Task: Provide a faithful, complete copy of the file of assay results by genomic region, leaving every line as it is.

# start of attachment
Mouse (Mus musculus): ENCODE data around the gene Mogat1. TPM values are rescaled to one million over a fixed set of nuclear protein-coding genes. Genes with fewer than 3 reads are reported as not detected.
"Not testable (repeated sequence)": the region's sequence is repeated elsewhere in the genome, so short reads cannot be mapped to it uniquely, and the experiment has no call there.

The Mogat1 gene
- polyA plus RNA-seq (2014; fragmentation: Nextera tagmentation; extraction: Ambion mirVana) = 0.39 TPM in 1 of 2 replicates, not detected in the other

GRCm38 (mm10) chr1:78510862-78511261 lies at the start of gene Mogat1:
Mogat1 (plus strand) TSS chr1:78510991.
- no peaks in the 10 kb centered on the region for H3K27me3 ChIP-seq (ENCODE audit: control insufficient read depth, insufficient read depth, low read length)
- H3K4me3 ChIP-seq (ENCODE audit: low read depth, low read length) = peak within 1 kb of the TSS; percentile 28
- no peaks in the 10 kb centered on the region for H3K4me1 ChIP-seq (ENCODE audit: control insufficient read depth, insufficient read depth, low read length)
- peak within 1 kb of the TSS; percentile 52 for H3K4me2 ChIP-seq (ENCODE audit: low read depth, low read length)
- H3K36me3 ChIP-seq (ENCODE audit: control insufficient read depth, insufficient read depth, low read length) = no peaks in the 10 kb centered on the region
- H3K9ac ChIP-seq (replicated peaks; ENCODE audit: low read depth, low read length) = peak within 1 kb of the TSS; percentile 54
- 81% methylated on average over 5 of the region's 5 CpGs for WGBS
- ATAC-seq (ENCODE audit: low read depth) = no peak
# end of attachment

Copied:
Mouse (Mus musculus): ENCODE data around the gene Mogat1. TPM values are rescaled to one million over a fixed set of nuclear protein-coding genes. Genes with fewer than 3 reads are reported as not detected.
"Not testable (repeated sequence)": the region's sequence is repeated elsewhere in the genome, so short reads cannot be mapped to it uniquely, and the experiment has no call there.

The Mogat1 gene
- polyA plus RNA-seq (2014; fragmentation: Nextera tagmentation; extraction: Ambion mirVana) = 0.39 TPM in 1 of 2 replicates, not detected in the other

GRCm38 (mm10) chr1:78510862-78511261 lies at the start of gene Mogat1:
Mogat1 (plus strand) TSS chr1:78510991.
- no peaks in the 10 kb centered on the region for H3K27me3 ChIP-seq (ENCODE audit: control insufficient read depth, insufficient read depth, low read length)
- H3K4me3 ChIP-seq (ENCODE audit: low read depth, low read length) = peak within 1 kb of the TSS; percentile 28
- no peaks in the 10 kb centered on the region for H3K4me1 ChIP-seq (ENCODE audit: control insufficient read depth, insufficient read depth, low read length)
- peak within 1 kb of the TSS; percentile 52 for H3K4me2 ChIP-seq (ENCODE audit: low read depth, low read length)
- H3K36me3 ChIP-seq (ENCODE audit: control insufficient read depth, insufficient read depth, low read length) = no peaks in the 10 kb centered on the region
- H3K9ac ChIP-seq (replicated peaks; ENCODE audit: low read depth, low read length) = peak within 1 kb of the TSS; percentile 54
- 81% methylated on average over 5 of the region's 5 CpGs for WGBS
- ATAC-seq (ENCODE audit: low read depth) = no peak